“Two May Keep Counsel When the Third’s Away,” but a Thousand? | Vol. 3 / No. 14.3

Can you keep a secret? How about a thousand of your closest friends? | Photo: RestrictedData, CC BY 2.0
Can you keep a secret? How about a thousand of your closest friends? | Photo: RestrictedData, CC BY 2.0

“Two may keep counsel when the third’s away.” So says the villainous Aaron in Shakespeare’s bloody Titus Andronicus, before offing a nurse to preserve his great secret: that the Empress’s new son is his. The surest way to keep a secret, he implies, is to tell it to as few people as possible. And new evidence published recently in the journal PLOS One would seem to back him up.

The paper, entitled “On the Viability of Conspiratorial Beliefs,” is all about mathematically modelling the “keepability” of secrets, especially the biggest of secrets we call conspiracies. According to their models, virtually every secret shared by a thousand or more people is doomed to be exposed: “the results of this model,” writes the study’s author Dr. David Robert Grimes, “suggest that large conspiracies (≥1000 agents) quickly become untenable and prone to failure,” lasting no more than ten years.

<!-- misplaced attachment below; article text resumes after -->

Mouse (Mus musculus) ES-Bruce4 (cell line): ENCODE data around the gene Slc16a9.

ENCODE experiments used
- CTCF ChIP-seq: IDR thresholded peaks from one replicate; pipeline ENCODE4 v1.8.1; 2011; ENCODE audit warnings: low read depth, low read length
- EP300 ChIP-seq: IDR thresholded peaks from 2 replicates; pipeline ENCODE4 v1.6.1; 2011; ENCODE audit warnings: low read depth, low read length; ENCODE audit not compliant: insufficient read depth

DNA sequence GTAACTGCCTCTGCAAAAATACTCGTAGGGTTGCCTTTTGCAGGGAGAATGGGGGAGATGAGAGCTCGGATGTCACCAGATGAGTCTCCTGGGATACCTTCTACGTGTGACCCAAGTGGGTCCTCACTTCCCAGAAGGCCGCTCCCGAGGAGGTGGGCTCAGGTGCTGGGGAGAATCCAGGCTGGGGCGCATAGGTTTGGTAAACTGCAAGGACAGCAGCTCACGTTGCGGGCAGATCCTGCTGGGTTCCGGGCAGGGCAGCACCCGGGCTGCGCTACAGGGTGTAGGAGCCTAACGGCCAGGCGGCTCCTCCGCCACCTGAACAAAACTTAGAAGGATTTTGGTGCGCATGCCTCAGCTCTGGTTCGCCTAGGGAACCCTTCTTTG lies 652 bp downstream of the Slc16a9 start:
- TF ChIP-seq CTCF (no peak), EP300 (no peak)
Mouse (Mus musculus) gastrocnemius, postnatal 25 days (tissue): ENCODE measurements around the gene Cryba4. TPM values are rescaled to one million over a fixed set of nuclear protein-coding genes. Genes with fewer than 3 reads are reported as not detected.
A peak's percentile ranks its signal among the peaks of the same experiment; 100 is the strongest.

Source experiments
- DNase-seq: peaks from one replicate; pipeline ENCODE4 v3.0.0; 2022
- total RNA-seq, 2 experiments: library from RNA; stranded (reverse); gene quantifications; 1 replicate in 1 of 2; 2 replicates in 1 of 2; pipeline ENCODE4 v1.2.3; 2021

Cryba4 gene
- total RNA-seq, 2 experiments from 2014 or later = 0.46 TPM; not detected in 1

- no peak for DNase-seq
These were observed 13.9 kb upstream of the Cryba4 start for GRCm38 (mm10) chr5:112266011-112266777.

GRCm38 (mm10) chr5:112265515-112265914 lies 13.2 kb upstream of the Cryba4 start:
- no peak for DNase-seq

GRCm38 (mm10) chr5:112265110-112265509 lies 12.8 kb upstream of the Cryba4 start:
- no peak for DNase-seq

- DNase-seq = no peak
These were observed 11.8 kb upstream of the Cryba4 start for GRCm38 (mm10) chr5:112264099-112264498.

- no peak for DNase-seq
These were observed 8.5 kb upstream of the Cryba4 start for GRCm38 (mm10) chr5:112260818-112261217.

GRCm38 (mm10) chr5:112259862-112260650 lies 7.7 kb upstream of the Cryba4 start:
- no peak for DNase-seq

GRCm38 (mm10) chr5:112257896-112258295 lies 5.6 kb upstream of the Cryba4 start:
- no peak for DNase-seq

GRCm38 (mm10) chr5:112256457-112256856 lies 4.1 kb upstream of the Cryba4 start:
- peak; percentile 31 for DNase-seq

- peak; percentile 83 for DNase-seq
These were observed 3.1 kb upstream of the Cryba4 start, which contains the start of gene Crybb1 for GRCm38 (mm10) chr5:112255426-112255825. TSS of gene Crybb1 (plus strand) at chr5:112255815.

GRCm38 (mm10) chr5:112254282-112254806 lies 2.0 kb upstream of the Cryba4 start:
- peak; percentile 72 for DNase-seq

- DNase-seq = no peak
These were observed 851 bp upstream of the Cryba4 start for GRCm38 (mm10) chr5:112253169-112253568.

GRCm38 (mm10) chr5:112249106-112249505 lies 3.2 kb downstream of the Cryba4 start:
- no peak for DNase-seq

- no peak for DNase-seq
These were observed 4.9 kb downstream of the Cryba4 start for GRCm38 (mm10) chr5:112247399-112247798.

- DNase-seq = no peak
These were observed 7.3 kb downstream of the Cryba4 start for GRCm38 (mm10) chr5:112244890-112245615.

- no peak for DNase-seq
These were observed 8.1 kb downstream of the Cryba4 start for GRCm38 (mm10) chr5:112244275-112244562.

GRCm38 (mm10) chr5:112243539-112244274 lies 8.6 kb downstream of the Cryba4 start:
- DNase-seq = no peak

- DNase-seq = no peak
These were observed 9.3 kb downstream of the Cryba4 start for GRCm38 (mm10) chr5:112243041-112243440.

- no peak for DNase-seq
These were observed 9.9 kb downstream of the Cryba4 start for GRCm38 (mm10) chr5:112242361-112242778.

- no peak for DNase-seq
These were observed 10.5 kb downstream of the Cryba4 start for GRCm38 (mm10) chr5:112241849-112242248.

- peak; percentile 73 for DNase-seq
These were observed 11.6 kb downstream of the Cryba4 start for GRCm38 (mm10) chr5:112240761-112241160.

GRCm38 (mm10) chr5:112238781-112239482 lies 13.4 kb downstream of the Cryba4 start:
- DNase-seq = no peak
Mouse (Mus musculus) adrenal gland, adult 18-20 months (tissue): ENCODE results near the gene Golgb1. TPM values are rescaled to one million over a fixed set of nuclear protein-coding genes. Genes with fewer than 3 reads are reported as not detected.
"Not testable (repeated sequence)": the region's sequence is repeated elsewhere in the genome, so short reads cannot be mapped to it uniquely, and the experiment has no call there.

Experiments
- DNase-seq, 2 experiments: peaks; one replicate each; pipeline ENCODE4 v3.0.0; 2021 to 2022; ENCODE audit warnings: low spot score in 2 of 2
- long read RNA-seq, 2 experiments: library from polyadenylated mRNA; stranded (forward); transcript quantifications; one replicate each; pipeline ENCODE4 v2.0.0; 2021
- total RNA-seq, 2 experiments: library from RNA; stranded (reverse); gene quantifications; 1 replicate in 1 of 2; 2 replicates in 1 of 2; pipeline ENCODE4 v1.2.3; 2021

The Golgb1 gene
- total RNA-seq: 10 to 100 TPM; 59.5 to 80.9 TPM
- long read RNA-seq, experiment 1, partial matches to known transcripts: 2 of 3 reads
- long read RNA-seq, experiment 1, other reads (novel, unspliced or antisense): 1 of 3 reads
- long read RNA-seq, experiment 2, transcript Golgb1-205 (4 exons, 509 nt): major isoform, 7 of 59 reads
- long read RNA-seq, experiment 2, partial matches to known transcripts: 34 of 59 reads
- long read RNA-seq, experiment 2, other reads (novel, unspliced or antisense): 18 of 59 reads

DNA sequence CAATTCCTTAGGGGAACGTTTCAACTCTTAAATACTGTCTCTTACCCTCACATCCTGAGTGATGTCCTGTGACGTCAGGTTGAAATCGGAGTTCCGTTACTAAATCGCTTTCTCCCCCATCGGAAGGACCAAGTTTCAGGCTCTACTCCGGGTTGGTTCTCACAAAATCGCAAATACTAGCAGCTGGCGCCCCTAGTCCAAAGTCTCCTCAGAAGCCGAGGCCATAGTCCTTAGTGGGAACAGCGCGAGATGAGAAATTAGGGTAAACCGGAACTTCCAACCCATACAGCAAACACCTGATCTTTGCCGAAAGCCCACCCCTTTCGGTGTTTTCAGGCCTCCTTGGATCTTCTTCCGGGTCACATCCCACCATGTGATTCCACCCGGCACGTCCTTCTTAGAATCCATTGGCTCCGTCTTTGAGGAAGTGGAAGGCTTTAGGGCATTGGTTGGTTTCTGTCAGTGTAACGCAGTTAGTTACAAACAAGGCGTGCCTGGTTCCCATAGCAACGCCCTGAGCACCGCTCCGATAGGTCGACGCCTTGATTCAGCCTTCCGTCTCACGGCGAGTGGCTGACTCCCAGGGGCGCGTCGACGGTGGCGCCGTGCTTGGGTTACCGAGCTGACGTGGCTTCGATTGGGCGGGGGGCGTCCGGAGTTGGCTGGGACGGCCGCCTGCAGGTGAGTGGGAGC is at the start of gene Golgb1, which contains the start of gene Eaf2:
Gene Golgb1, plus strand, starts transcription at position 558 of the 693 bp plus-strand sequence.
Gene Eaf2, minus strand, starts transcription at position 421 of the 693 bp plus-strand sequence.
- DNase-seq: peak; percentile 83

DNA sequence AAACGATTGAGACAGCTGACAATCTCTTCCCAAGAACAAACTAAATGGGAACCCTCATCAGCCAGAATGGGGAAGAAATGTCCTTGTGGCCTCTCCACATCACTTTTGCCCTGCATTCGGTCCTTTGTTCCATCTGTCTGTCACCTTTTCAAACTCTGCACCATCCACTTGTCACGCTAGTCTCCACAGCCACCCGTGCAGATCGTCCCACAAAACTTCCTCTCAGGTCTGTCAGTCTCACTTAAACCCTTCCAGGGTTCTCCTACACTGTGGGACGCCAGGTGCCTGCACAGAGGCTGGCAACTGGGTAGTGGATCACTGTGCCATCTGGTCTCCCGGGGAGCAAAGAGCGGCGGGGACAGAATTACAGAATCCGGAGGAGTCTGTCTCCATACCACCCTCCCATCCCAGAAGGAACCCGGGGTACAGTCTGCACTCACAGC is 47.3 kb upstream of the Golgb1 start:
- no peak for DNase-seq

This is especially true of very large conspiracies. Take the idea that the moon landings were faked: Grimes estimates that it would take roughly 22,000 people — the staff of the World Health Organization and the CDC — to cover up evidence of vaccines being harmful. This is assuming that you don’t take into account the manufacturers, distributors, etc. who you’d think would have to be involved. The math suggests such a conspiracy would be doomed to failure in fewer than four years. The same goes for climate change being a hoax, or for industry suppression of a cure for cancer.

Now, of course, trying to reason with conspiracy theorists is a little like trying to teach a fish to sing, so I wouldn’t hold your breath. But it’s kind of comforting to know that humans are terrible, in the aggregate, at keeping secrets.

But hey, he’s probably just another reptilian trying to hide the tracks of the new world order behind clever math.

You can find the study here, and the phys.org breakdown here.


Richard Ford Burley is a writer and doctoral candidate at Boston College, as well as an editor at Ledger, the first academic journal devoted to Bitcoin and other cryptocurrencies. In his spare time he writes about science, skepticism, feminism, and futurism here at This Week In Tomorrow.